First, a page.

Making change happen beats good intentions — and the UN Sustainable Development Goals (SDGs) have spawned creativity that actually solves issues at this year’s World Cup of Advertising: the Cannes Lions International Festival of Creativity. No doubt, campaigns addressing social and environmental issues have dominated the Cannes Lions winner’s podium, in general. But for the most part, those campaigns were clowns dressed as angels, and the real impact left to be seen — or rather, questionable.
I’ve for years rallied Cannes Lions to take change more seriously; and last year, the festival decided to launch a prize dedicated to the 17 SDGs.
This year, I was happy to be invited onboard the jury of this quickly evolving category. More than 800 initiatives from across the globe were entered. When going through the work, I was both hopeful and utterly pessimistic. There were exciting, impactful lighthouses tackling overconsumption and climate change, such as Doconomy’s Do Black — a credit card that shows users their carbon footprint and even has a carbon limit.
But unfortunately, important categories such as poverty, hunger, and clean water and sanitation were lacking quality solutions.
These are the forgotten causes — the ones we really need to talk about. It’s an opportunity for any brand, agency or innovator doing great work in these fields! In the jury, we had long conversations about the sort of work we wanted to shine a light on, and three criteria were pivotal: impact, scalability and creativity/innovation. I was pleased to see new, innovative solutions such as Carlsberg’s Snap Pack and Corona’s Fit Packs, waving goodbye to plastic six-pack rings. Or Mimica Touch — a packaging label that indicates when food or beverages have turned bad or unsafe to eat or drink. It goes to show that there are plenty of room for creativity in the packaging space.
The big winner this year was The Lion’s Share, taking home the Grand Prix. A clever initiative launched by Mars, whereby advertisers featuring animals in their advertising (apparently, more than 20 percent do) can volunteer to pay for those animals’ “model’s rights” to the Lion’s Share foundation, supporting conservation projects around the world. A clever fundraising mechanism already making an impact on the ground.
Lion’s Share did not only receive a trophy, but made more than €300.000 from the entries. It’s an important effort, as a UN report warned that more than one billion of the planet’s species are facing extinction by humans. I’ll encourage any advertiser to participate in supporting the Lion’s Share.
Another case that really touched my heart was the Open Door Project where private schools in India are opening their doors after hours to the more than 25 million underprivileged children in their communities that don’t have access to quality education. It’s a project that can easily be scaled in other parts of the world.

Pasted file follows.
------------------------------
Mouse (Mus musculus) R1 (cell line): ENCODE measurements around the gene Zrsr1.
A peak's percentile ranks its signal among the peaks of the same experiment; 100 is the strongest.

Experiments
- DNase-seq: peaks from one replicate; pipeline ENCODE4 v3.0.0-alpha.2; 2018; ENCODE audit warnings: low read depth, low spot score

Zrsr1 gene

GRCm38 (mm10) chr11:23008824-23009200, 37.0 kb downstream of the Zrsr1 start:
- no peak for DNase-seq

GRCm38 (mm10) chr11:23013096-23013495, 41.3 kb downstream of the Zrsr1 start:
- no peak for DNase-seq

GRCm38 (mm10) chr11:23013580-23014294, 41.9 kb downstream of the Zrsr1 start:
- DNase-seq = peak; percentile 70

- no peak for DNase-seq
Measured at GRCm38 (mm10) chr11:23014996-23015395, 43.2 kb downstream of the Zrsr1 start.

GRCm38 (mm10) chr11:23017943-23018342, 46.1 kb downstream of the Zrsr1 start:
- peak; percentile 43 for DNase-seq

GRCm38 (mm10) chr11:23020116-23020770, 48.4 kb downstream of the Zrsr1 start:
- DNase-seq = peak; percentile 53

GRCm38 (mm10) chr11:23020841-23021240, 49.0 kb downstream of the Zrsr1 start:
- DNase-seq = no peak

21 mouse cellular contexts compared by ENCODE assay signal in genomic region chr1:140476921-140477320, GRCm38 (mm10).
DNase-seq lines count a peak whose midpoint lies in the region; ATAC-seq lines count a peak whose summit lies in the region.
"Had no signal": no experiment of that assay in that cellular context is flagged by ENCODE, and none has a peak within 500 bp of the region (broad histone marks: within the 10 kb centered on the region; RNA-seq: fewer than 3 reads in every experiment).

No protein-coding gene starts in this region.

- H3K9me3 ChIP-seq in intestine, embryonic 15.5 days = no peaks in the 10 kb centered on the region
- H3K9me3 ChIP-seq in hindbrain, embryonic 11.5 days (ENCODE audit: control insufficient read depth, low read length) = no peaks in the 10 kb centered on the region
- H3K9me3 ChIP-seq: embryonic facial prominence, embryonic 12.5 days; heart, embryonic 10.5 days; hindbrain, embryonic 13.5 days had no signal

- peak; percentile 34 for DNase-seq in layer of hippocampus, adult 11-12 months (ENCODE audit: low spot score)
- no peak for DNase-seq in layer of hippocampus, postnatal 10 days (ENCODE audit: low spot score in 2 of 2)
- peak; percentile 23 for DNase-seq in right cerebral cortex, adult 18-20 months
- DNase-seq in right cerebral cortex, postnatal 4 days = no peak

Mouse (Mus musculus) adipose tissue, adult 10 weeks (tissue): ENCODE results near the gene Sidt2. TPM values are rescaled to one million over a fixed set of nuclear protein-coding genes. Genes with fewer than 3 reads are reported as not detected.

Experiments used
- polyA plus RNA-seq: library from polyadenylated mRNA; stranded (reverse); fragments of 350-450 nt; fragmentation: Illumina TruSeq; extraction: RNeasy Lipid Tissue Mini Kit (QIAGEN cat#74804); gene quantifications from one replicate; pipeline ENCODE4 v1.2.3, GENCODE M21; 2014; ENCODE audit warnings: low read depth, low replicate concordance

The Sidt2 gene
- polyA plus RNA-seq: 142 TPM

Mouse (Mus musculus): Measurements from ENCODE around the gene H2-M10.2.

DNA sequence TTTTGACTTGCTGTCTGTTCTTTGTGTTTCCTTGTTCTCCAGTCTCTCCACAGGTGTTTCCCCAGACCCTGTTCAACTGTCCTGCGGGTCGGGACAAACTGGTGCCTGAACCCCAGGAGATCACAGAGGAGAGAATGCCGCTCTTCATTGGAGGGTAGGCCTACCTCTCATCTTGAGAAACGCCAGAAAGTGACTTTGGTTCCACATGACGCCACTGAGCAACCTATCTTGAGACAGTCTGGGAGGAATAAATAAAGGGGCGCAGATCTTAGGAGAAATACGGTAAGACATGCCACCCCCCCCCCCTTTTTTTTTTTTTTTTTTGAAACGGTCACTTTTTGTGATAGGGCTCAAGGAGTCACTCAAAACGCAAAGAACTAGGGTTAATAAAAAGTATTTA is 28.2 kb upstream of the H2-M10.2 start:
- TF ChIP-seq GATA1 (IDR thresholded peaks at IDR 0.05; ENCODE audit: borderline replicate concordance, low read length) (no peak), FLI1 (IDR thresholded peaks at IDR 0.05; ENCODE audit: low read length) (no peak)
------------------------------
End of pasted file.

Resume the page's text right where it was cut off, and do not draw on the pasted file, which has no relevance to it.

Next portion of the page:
The Open Door Project was one of three Gold winners this year, along with two groundbreaking tech solutions enabling unprecedented progress in two very different, underserved areas:
So, there’s no need to reinvent the wheel as a brand or an organisation — there are many initiatives with proven track records you can join or support.
Build bridges, not walls
In categories such as gender equality or climate change, it was sad to see many initiatives preaching to the converted — what a waste of money and effort! These are the sort of initiatives that are creating a divide in society. If you’re educated about climate change, don’t point fingers at others. It’s the same as if you’re good at math in school — you shouldn’t bully your classmates that struggle, but rather help them. It’s about time we create a positive, inclusive narrative around the issues, rather than the fiery rhetoric and corporate activism we see from most brands. If you know better, it’s your responsibility to help.
Speaking of climate change, while we were judging, Extinction Rebellion staged a protestagainst the advertising industry on the red carpet in front of the festival; one of the organisers, William Skeaping, tweeted: “Came hoping we could get the advertising industry to help tell the truth about the climate and ecological emergency but now have a sinking feeling that we’re totally fucked.”
The pressure is on. The SDGs are an opportunity for everyone to come together, speak a shared language and find shared solutions; but for the most part, it’s still mostly nice gestures — like a trending fist bump, rather than new schools built. Our industry’s survival is on the line and, unlike a billion animals threatened by extinction, nobody is going to miss the majority of brands or feel sorry for an unemployed marketeer.
This article is originally published on Sustainable Brands.